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VDH: Forces of Division

“The forces of division have started to raise their ugly heads again."
The Corner, March 16, 2008 by Victor Davis Hanson

Today a news item reported on Sen. Obama’s recent take on the current status of education:

"He said schools should do a better job of teaching all students African-American history 'because that's part of American history,' as well as women's struggle for equality, the history of unions, the role of Hispanics in U.S. and other matters that he suggested aren't given enough attention.”

"I want us to have a broad-based history" taught in schools, he said, even including more on "the Holocaust as well as other issues of oppression" around the world.”

But anyone familiar with the historical illiteracy of today’s college student understands that more of the “oppression” history that Sen. Obama is advocating is precisely the problem, not the solution. Our high school students already know who Harriet Tubman is, but not U.S. Grant or Shiloh. They have been introduced to Crispus Attucks, but not Alexander Hamilton. They know World War II largely as the Japanese internment and Hiroshima (cf. Reverend Wright on that), but have not a clue about the Bulge or Okinawa or the Munich travesty.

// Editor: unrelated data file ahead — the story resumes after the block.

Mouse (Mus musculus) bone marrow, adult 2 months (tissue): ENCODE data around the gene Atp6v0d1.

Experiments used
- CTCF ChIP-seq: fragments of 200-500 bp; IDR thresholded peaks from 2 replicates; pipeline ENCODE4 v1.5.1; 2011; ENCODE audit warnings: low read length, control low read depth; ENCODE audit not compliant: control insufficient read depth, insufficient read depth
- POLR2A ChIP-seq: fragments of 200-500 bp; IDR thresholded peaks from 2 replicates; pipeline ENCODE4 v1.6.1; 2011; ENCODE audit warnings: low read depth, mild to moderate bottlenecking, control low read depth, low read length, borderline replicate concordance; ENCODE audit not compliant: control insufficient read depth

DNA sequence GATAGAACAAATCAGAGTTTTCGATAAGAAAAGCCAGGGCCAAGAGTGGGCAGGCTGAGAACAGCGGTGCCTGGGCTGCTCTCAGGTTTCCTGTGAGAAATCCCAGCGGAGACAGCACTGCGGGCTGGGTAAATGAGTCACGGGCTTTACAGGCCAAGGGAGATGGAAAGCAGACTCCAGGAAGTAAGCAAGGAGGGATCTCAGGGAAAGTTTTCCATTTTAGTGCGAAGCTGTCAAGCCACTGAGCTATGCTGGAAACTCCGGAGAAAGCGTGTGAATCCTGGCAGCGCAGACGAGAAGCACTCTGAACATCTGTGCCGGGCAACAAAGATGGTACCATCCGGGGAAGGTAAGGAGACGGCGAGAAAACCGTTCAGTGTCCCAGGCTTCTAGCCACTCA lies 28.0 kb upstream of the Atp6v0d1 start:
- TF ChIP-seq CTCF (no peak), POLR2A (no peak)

In other words, it is precisely this pick-and-choose therapeutic curriculum of "oppression" history presented as a melodrama of winners (white male Christian capitalists) and losers (women, people of color, the working classes) that has ensured an entire generation of historical illiterates, who can’t distinguish between the profound and trivial, or identify basic names, dates, and places to ground even their politically-correct views. They are told to remember and repeat that Hiroshima is bad, but not why or how it occurred, what were the alternatives, and what were the consequences in a war of bad and worse choices.

Instead the sins innate to mankind—war, oppression, slavery, bias, etc.—are nearly always presented as sins unique to the West in general, or to America in particular. We hear always of commission, never of the remediation, always of our terrible past, never of the pretty awful present that goes on outside the United States.

What we need from a healer at this late date is not advocacy for more gripe-history that tries to portion out equal victim status to various competing constituencies under the guise of multicultural brotherhood, but rather tries, in holistic and inclusive fashion, to explain both the noble and tragic history of the United States, an experiment that was and is not perfect, but still very good and preferable to all the alternatives.

What continues to be so disturbing about the Obama rhetoric is that in the abstract he always talks of utopian brotherhood and idealism, but whenever he devolves into the concrete, we learn that he promotes victimhood, identity politics, and subsidizes both by his presence and his purse racial intolerance and invective.

More disturbing still is that even to mention this disturbing contradiction is to incur the charge of being racist, or—in Obama’s own self-serving formulation—to confess that “the forces of division have started to raise their ugly heads again.”

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